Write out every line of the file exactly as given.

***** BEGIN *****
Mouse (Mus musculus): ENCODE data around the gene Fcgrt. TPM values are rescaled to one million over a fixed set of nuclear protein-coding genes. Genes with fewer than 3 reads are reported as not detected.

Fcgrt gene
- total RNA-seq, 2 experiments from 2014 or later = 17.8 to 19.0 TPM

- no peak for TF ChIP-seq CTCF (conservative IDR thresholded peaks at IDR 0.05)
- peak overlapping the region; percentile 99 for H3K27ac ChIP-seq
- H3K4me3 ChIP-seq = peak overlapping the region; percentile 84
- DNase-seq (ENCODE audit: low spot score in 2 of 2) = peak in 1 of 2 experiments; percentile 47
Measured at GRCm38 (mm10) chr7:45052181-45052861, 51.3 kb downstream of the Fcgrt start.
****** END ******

Mouse (Mus musculus): ENCODE data around the gene Fcgrt. TPM values are rescaled to one million over a fixed set of nuclear protein-coding genes. Genes with fewer than 3 reads are reported as not detected.

Fcgrt gene
- total RNA-seq, 2 experiments from 2014 or later = 17.8 to 19.0 TPM

- no peak for TF ChIP-seq CTCF (conservative IDR thresholded peaks at IDR 0.05)
- peak overlapping the region; percentile 99 for H3K27ac ChIP-seq
- H3K4me3 ChIP-seq = peak overlapping the region; percentile 84
- DNase-seq (ENCODE audit: low spot score in 2 of 2) = peak in 1 of 2 experiments; percentile 47
Measured at GRCm38 (mm10) chr7:45052181-45052861, 51.3 kb downstream of the Fcgrt start.